1 Samuel 2 – As we change books into the second book of Samuel it is worth noting that this book should be read as a continuation of the first although David shortly becomes the major focus.
While there is a sense of unfair treatment for the Amalekite messenger who, it appears was expecting a reward for finishing-off David’s public enemy (v10), David acts with continued great regard for Saul, (God’s appointed King, Jonathan’s father, and previously David’s direct boss) and has the messenger killed. David continues to pay particular respect to King Saul, not just as his great friend’s father but as the person God carefully appointed to be King over Israel.
Given the breakdown in relationship between David and Saul it would have been very easy to dismiss Saul’s death as a gift and concentrate on Jonathan’s death in David’s dirge. Yet this is not what David does. He respects God’s choice of King and the dirge that follows (vv 19 – 27) and expresses his and his men’s grief over the death of both the leaders yet the defeat of Israel is not included here. Jonathan rates a particular mention in vv 25 and 26 as befits a very close friend, who was like a brother to David. This expression, of his brotherhood with Jonathan, brings into the spotlight David’s son-like relationship with Saul. This Saul who sought to take his life many times is still considered as a father to David!
We can see here a representation of God’s love for you and I. Despite all we do in sin God still loves us and through His grace has provided His Son, Jesus to stand for us on Judgement Day.
Hypothetically, If we were unforgiving of Saul, as it is easy to be, then David and Saul’s relationship would have ended in a cave where Saul went to relieve himself and David had advantage over him. NO more running and hiding. NO more separation from his brother Jonathan. NO serving the Philistine King. Oh – and Jonathan would be free of his father. Seems easy doesn’t it?
Yet, if we were to act as in the above hypothetical, we would be discounting and dishonouring God who had Samuel anoint Saul as King.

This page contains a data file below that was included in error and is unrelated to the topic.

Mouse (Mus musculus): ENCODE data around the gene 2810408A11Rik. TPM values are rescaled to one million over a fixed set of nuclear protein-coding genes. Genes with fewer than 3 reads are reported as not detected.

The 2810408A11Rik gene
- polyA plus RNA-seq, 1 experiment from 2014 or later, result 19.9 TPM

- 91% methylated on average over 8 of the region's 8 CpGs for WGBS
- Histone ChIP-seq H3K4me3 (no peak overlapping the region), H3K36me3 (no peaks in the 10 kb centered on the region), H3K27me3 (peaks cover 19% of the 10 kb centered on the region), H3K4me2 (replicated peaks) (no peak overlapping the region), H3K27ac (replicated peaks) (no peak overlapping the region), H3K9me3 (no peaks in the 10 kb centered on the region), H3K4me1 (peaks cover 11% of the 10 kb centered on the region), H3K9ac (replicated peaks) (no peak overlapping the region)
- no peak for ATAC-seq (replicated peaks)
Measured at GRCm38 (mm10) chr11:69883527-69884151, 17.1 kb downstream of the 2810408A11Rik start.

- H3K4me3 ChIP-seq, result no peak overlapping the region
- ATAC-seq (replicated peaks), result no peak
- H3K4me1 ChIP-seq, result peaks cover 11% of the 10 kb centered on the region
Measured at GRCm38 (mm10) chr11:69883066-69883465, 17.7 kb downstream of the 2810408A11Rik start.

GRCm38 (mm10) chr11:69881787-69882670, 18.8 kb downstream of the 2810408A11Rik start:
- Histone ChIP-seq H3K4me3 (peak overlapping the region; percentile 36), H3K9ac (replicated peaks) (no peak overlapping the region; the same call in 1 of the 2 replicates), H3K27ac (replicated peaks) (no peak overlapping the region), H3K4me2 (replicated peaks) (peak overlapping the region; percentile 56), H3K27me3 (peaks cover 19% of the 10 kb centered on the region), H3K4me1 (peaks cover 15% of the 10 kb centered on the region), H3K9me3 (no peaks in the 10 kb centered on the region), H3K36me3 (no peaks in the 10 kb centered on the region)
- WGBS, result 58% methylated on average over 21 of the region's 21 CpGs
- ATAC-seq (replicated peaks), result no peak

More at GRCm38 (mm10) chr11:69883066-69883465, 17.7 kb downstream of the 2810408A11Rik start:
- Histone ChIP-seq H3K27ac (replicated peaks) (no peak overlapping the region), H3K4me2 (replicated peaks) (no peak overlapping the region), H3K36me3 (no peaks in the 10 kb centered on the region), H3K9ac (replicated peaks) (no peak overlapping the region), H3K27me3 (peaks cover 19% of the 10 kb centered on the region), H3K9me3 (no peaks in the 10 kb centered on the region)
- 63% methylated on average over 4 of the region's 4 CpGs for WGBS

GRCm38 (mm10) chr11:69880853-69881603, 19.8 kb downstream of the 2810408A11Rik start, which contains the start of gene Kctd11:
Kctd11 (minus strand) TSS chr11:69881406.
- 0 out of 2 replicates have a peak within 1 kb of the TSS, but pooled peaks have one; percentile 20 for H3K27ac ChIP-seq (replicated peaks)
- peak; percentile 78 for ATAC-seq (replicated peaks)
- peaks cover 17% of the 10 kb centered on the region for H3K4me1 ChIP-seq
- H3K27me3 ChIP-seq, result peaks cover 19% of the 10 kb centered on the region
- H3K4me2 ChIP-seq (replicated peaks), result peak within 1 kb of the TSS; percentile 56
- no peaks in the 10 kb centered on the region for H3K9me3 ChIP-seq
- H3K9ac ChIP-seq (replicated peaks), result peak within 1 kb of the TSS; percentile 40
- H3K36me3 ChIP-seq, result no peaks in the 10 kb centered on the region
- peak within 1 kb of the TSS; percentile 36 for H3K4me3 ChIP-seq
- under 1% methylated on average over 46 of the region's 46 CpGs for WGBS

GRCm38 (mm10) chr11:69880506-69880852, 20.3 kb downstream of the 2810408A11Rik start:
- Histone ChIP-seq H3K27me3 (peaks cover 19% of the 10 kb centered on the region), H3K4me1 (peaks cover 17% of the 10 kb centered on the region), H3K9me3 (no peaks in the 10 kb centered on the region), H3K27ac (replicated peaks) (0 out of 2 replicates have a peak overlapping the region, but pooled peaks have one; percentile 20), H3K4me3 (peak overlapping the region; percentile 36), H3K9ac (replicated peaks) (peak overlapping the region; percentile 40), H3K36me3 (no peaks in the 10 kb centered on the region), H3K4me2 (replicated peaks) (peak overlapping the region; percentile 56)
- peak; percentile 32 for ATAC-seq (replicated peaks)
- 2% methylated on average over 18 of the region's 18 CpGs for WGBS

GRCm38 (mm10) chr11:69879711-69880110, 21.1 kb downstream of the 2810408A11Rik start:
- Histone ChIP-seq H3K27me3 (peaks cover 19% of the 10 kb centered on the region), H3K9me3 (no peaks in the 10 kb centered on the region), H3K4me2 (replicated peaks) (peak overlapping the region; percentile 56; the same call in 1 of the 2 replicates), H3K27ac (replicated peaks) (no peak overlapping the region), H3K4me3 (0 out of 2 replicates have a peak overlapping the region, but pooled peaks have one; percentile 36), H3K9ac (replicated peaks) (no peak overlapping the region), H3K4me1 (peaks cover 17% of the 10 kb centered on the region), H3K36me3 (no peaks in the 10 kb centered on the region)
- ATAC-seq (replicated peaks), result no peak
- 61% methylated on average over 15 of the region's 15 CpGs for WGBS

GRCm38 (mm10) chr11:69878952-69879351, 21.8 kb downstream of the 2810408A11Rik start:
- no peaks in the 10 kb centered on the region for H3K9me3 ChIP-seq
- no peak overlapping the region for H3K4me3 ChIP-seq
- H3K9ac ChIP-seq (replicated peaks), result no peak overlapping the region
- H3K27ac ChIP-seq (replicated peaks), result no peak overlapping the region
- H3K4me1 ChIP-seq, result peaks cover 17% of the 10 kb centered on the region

As I write this I am convicted that I should examine my own human responses to people whom God has put in my life! People I have turned from because of some apparent offense! Equally important, I realise an assessment of my life’s relationship with my God appointed King Jesus Christ is necessary. Regularly and when prompted.
Revelation 20 – This chapter of Revelation, for me, is the pivot point of this book. Satan and the Devil, already defeated at death by Jesus’ death and resurrection, is bound and finally (v10) restrained forever.
Judgement follows for me, and us all, everyone (vv 11-15). In John’s vision, against books recording our deeds and also against the Book of Life.
These verses provide a clear view of the Bible’s expectation of what happens here on Judgement Day. (I encourage you to refresh or inform your memory about this aspect of our Christian life.)
[You might like to read this passage more broadly than these six verses.]
A Prayer – Lord and Father, may I respect and treat with care those whom you bring me in contact with in whatever circumstance. Forgive me Father, in Christ’s name, for those whom I have offended or deliberately hurt. Help me keep observant and active in my relationships so that I treat your children, and those who do not know you, with the same respect and care that Jesus demonstrated. I ask these things in Jesus name. Amen.